While we all want a lot from Kingdom Hearts 3, can we please put a stop to this neverending ploy of Kingdom Hearts queerbaiting?
Sora and Riku are two protagonists that anyone can get behind. They both have struggled with temptations to let the darkness take over, but they have conquered their inner demons. So why is it taking so long for Disney and Square Enix to pull the trigger on their relationship?
Those behind the Kingdom Hearts queerbaiting can take a leaf from the book of The Legend of Korra. For all four seasons, it can be argued that Korra and Asami were flirting on the edge with each other. While some say that their relationship came out of nowhere, for many a queer folk, it was all too obvious. Getting the relief of seeing them hold hands in the finale was a perfect sendoff for a blossoming relationship between the two women.
Nickelodeon took a step forward in including a queer relationship in a series consumed by children and adults alike. In taking this approach to queerbaiting, Nickelodeon dashed out all expectations of what kind of material can be considered appropriate for children’s programming.
Kingdom Hearts is in the same boat as The Legend of Korra. Sora and Riku are very affectionate with each other, and have a level of comfortability that would very naturally translate into a romantic relationship with each other.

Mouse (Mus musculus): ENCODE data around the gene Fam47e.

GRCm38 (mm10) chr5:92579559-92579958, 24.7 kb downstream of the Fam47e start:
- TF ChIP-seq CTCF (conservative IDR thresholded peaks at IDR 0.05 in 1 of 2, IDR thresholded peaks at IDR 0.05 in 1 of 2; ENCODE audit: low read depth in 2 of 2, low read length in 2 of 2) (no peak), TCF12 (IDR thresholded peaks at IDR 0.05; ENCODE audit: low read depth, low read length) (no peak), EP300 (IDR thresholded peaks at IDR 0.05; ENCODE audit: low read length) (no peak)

While Disney is taking slow and slightly unsteady steps toward including queer folk in their media, they can’t seem to bring in a queer protagonist in a natural and inclusive way. Sora and Riku, both arguably the main protagonists of the Kingdom Hearts series, would be the perfect opportunity to give representation to the queer community in two characters to be inspired by.
If Sora and Riku were in a romantic relationship with one another, it would prove to many that homosexuality need not define the entirety of a character. Both boys are still growing up, with the series taking place in their late teens. It would make natural sense that it took up until their ages in Kingdom Hearts 3 for them to realize their queerness.
I acknowledge and encourage Sora/Kairi shippers, because, well, there’s some context for them too. Sora and Riku both are constantly fighting for their fridged damsel in distress, as her safety is a driving force of the story.
However, the same can be said for Riku and Sora’s wellbeing. Both characters worry for each other, taking turns between titles to fight for their souls. Riku was able to take a significant turn at this in Dream Drop Distance, which is the last full game before Kingdom Hearts 3.
Sora and Riku had a very emotional reunion in Kingdom Hearts 2. Sora dropped to his knees and grabbed Riku’s hand as tears of joy streamed down Sora’s face, wonderstruck at the beauty of seeing his dearest friend again. Sora didn’t even seem to mind that Riku had taken up the visage of his arch-nemesis.
Was the ending of Kingdom Hearts 2 all leading up to Sora and Riku becoming romantically involved? After Sora helped an injured Riku to the water, they seemed content to sit on that Darkness beach, sharing words of encouragement and affection for one another. If Kairi’s letter never arrived, it’s quite possible that these two boys would end up living an eternity with only each other to keep themselves company.
Whether or not Sora and Riku end up together will only be told in a test of time, and quite frankly, I doubt that this will be Disney and Square Enix’s first foray into homosexual romance. The Kingdom Hearts queerbaiting cycle could end, but honestly, don’t keep your hopes up (we’re looking at you, Roxas and Axel).
Kingdom Hearts 3 releases for the PS4 and Xbox One on January 29, 2019.